• Involve the entire team in developing policies and procedures
    Everyone in a company, not just those in a compliance function, own the responsibility of developing and enforcing policies and procedures. If it’s a priority for your organization, set the tone and put compliance on everyone’s to-do list. Everyone from sales and marketing to your engineering team should have a say in your organization’s compliance functions.
  • Engage your regulatory body
    In this world, there is no shortage of regulators looking to poke holes in whatever you’re doing. Regulators are trained to aggressively pursue anything that is out of the ordinary, because that is generally how to find bad actors. If you proactively engage regulators and are open, honest and transparent, they are more likely to help you rather than shut you down. No matter how compliant you think you are, there are always things you can do better, and in a changing industry, it’s even harder to fit into the traditional compliance box.

Make sure that you really know the environment—and do your own research. Just because a lawyer or consultant said you could do something does not make it true, no matter how much you trust their advice. Telling a regulator that “My lawyer told me I could do that” is akin to telling your teacher “The dog ate my homework.” The bottom line is that running a Fintech startup is hard. My Co-Founder and I joke that there are days we feel like it would be much easier to go run a shoe store. However, if you can operate in a regulated environment, you have already built a significant moat around your business. If you can effectively build a culture of compliance and empower your team to help you both create and enforce policies, you have set yourself up for success.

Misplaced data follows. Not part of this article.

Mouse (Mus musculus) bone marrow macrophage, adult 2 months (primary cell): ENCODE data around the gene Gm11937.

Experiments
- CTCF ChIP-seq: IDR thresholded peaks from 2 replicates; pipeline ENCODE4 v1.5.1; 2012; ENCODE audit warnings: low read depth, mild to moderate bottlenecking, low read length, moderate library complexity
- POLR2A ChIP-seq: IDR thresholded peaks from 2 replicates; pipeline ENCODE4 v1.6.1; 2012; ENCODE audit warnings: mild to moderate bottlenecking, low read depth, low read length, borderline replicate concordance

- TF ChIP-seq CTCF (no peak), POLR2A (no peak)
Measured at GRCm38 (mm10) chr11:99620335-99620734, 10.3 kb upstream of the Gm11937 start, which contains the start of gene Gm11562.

Securities offered through WealthForge, LLC. Member FINRA/SIPC. This post is an industry update from WealthForge. The message does not constitute a research report or recommendation and does not take into account the specific investment objectives, financial situation or particular needs of the recipient. This message is not an offer to sell or the solicitation of an offer to buy any security or interest in any fund, which only can be made through a private placement memorandum that contains important information about the risks, fees and expenses of a fund.

Disclaimer: WealthForge provides this information to our clients and other friends for educational purposes only. It should not be construed or relied upon as legal advice.

Disclaimer: WealthForge provides this information for educational purposes only. It should not be construed or relied upon as legal or tax advice.

About author

Fred Bryant

Fred founded WealthForge based upon a vision of bringing greater efficiency to private capital markets. A University of Richmond graduate, he also served in the US Army receiving the Bronze Star Medal. Throughout his military tour in Afghanistan, he continued to steer WealthForge forward. Fred provides strategic leadership for the company and holds 6 securities licenses.